Balancing act: Humility, confidence help when managing workers who are older than you
The Business Insider article further advises that when managing people who are older than you, you can't be afraid to be the boss.
"While collaborating with your team is great, you can’t be a pushover," the article states. "However, being the boss does not make you infallible, so when you make mistakes, address them in the way you’d want your team to handle their own."
I've written before about the dangers of playing the office blame game. I always try to admit my mistakes, and I think my team has appreciated that.
I've also developed the willingness and the ability to make tough decisions. In fact, since my team members have the expertise to do the day-to-day work of our department while I do not, I figure one of my most important roles is to make those decisions. The buck stops with me, as it should.
The final bit of advice I'll share from Business Insider is that younger managers should "portray confidence and openness simultaneously."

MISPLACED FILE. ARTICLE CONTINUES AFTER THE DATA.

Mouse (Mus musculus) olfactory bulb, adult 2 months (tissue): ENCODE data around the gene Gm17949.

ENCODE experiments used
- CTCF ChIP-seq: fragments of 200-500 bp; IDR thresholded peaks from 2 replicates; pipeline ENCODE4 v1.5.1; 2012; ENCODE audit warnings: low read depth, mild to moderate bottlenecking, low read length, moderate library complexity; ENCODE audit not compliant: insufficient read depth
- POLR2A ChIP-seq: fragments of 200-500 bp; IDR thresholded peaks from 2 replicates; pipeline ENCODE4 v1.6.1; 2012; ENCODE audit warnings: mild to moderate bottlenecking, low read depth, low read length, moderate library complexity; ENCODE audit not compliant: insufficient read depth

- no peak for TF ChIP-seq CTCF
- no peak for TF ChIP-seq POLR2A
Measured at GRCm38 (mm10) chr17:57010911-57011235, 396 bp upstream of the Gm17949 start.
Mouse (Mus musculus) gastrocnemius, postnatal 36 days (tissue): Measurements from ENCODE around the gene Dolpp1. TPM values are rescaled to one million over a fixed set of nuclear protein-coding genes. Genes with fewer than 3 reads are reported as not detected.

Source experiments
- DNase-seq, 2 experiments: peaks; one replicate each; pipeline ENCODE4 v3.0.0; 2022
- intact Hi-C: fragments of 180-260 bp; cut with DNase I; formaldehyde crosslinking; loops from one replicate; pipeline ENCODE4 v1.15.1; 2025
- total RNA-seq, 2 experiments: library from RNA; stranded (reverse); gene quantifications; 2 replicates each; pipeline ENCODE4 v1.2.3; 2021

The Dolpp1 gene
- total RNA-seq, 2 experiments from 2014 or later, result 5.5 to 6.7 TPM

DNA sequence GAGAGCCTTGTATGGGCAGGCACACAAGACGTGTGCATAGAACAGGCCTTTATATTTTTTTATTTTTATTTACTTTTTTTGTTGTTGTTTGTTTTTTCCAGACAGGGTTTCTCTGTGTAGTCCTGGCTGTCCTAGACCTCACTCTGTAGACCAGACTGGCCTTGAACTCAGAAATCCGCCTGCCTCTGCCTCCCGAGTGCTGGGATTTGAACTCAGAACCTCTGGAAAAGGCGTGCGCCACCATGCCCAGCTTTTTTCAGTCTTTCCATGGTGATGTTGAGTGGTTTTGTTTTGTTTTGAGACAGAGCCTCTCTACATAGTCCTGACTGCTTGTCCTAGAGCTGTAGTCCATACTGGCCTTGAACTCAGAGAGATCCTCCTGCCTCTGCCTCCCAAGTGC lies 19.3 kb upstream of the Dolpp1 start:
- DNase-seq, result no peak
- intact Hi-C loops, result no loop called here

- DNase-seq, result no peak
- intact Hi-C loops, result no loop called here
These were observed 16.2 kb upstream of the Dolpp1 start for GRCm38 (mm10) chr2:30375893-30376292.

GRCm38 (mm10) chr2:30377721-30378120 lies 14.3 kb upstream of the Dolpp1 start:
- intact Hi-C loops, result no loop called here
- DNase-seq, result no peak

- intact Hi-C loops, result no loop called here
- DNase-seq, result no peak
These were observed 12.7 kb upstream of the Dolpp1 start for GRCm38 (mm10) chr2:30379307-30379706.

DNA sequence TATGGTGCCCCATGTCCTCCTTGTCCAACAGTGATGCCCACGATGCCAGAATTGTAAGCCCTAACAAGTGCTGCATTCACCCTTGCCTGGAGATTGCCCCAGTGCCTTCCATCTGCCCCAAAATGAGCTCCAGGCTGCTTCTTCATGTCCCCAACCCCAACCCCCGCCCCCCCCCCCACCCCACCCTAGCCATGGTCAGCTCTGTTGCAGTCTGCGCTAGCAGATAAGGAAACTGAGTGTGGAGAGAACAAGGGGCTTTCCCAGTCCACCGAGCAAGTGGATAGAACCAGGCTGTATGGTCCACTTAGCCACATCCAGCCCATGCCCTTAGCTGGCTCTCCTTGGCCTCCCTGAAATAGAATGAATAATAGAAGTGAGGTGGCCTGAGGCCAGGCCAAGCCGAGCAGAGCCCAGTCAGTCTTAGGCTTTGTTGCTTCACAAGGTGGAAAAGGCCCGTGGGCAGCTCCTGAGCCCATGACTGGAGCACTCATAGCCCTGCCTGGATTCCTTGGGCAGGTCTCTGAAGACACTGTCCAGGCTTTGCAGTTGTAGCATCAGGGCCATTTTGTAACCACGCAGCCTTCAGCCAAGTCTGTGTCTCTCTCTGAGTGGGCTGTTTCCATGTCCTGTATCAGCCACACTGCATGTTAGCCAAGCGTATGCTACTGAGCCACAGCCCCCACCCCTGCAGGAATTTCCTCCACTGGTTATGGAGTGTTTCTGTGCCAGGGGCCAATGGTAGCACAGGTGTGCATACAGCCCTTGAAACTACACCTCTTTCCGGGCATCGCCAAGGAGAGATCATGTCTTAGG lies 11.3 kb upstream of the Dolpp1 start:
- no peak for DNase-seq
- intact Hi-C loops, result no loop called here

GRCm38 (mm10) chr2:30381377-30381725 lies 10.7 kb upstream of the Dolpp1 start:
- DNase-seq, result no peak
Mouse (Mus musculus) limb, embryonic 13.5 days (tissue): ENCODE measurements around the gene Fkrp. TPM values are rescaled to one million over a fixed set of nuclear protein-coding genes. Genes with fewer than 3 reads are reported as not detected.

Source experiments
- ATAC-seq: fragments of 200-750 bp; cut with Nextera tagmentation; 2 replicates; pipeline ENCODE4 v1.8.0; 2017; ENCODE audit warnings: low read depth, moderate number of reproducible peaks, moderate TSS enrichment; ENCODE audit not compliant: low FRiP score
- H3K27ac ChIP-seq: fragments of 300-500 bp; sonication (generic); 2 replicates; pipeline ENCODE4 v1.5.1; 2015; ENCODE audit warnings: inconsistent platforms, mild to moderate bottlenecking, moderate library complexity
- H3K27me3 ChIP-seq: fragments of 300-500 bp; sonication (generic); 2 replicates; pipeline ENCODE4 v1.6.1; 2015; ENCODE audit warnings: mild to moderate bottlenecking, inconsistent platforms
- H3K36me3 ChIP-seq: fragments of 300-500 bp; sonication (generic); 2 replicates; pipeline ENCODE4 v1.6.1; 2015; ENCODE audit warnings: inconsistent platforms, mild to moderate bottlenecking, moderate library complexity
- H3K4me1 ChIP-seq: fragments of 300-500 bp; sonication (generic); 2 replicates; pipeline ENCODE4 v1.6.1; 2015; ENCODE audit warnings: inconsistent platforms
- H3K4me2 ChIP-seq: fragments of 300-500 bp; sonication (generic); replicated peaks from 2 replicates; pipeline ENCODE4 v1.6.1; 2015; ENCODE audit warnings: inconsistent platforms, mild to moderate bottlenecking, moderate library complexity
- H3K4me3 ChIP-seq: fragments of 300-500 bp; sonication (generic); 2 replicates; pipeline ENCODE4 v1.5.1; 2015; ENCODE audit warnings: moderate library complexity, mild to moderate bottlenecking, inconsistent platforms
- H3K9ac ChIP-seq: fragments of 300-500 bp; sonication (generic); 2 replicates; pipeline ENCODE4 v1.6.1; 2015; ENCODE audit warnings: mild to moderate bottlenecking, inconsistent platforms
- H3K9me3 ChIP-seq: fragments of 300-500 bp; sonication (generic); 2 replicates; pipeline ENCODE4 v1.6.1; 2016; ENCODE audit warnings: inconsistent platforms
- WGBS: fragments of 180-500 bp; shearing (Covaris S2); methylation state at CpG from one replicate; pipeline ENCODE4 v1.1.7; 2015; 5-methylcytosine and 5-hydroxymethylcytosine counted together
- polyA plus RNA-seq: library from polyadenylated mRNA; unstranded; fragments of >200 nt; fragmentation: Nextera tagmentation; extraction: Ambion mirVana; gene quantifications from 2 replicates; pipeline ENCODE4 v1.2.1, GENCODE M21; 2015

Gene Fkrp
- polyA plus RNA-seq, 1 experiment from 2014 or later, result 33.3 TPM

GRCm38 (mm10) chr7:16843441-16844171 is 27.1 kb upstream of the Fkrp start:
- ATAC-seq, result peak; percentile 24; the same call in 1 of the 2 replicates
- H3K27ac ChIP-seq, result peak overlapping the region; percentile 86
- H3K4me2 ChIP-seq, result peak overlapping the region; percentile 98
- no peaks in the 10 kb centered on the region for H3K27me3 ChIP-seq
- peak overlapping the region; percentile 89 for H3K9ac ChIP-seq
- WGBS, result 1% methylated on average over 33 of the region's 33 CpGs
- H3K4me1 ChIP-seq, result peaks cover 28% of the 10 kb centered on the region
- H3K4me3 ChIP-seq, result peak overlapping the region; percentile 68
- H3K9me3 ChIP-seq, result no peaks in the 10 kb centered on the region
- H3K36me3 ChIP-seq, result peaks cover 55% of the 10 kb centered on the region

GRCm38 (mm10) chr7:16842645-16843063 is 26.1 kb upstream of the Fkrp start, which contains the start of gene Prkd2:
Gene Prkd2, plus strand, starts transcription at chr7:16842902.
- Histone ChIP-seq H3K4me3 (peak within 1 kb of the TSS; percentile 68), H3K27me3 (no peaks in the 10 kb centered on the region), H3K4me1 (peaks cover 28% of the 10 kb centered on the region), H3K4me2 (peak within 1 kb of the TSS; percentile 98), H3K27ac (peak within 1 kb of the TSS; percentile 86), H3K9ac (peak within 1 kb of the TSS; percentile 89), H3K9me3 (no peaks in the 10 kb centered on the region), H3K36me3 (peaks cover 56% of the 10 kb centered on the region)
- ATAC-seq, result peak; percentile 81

"Young managers are more likely to face doubts about their competence, so need to work harder to portray confidence but not overdo it with unnecessary displays of authority just to show who’s in charge," the article says.
That can be a fine line to walk when you're a young, relatively inexperienced manager, but it's worth the effort. If you can, with sincerity, show both confidence and humility at the appropriate times, you'll earn the respect of your team members, regardless of their ages.
I hope this helps my friend in Malaysia. Do you have any additional advice for someone in his situation? If so, please leave a comment or send me an email, and I'll share some of your ideas in a future column.